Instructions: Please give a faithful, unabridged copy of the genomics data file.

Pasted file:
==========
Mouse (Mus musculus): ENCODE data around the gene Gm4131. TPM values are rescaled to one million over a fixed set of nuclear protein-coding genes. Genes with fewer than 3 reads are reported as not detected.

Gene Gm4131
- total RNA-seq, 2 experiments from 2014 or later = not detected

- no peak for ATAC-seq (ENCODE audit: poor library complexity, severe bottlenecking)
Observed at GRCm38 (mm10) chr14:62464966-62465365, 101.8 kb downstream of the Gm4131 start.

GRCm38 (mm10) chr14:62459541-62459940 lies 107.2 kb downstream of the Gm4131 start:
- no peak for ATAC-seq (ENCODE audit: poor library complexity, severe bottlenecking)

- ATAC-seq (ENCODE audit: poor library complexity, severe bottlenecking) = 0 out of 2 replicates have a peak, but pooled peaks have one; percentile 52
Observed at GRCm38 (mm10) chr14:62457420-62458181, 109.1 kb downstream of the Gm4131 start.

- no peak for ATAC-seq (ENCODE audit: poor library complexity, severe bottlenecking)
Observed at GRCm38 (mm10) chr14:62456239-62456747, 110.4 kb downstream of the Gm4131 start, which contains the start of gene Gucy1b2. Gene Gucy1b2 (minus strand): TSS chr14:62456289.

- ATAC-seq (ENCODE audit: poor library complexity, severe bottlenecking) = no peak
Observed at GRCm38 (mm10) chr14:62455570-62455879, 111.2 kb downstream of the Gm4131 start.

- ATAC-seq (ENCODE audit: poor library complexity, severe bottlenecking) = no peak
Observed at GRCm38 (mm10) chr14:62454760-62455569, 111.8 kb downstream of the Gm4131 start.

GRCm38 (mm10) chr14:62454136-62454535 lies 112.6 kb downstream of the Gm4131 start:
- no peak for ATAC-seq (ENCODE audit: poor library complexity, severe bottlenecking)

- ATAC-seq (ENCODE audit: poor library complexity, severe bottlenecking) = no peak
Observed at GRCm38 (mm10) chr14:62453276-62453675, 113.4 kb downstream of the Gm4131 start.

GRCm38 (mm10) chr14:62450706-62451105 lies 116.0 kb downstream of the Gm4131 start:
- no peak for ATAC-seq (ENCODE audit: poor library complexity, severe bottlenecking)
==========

Mouse (Mus musculus): ENCODE data around the gene Gm4131. TPM values are rescaled to one million over a fixed set of nuclear protein-coding genes. Genes with fewer than 3 reads are reported as not detected.

Gene Gm4131
- total RNA-seq, 2 experiments from 2014 or later = not detected

- no peak for ATAC-seq (ENCODE audit: poor library complexity, severe bottlenecking)
Observed at GRCm38 (mm10) chr14:62464966-62465365, 101.8 kb downstream of the Gm4131 start.

GRCm38 (mm10) chr14:62459541-62459940 lies 107.2 kb downstream of the Gm4131 start:
- no peak for ATAC-seq (ENCODE audit: poor library complexity, severe bottlenecking)

- ATAC-seq (ENCODE audit: poor library complexity, severe bottlenecking) = 0 out of 2 replicates have a peak, but pooled peaks have one; percentile 52
Observed at GRCm38 (mm10) chr14:62457420-62458181, 109.1 kb downstream of the Gm4131 start.

- no peak for ATAC-seq (ENCODE audit: poor library complexity, severe bottlenecking)
Observed at GRCm38 (mm10) chr14:62456239-62456747, 110.4 kb downstream of the Gm4131 start, which contains the start of gene Gucy1b2. Gene Gucy1b2 (minus strand): TSS chr14:62456289.

- ATAC-seq (ENCODE audit: poor library complexity, severe bottlenecking) = no peak
Observed at GRCm38 (mm10) chr14:62455570-62455879, 111.2 kb downstream of the Gm4131 start.

- ATAC-seq (ENCODE audit: poor library complexity, severe bottlenecking) = no peak
Observed at GRCm38 (mm10) chr14:62454760-62455569, 111.8 kb downstream of the Gm4131 start.

GRCm38 (mm10) chr14:62454136-62454535 lies 112.6 kb downstream of the Gm4131 start:
- no peak for ATAC-seq (ENCODE audit: poor library complexity, severe bottlenecking)

- ATAC-seq (ENCODE audit: poor library complexity, severe bottlenecking) = no peak
Observed at GRCm38 (mm10) chr14:62453276-62453675, 113.4 kb downstream of the Gm4131 start.

GRCm38 (mm10) chr14:62450706-62451105 lies 116.0 kb downstream of the Gm4131 start:
- no peak for ATAC-seq (ENCODE audit: poor library complexity, severe bottlenecking)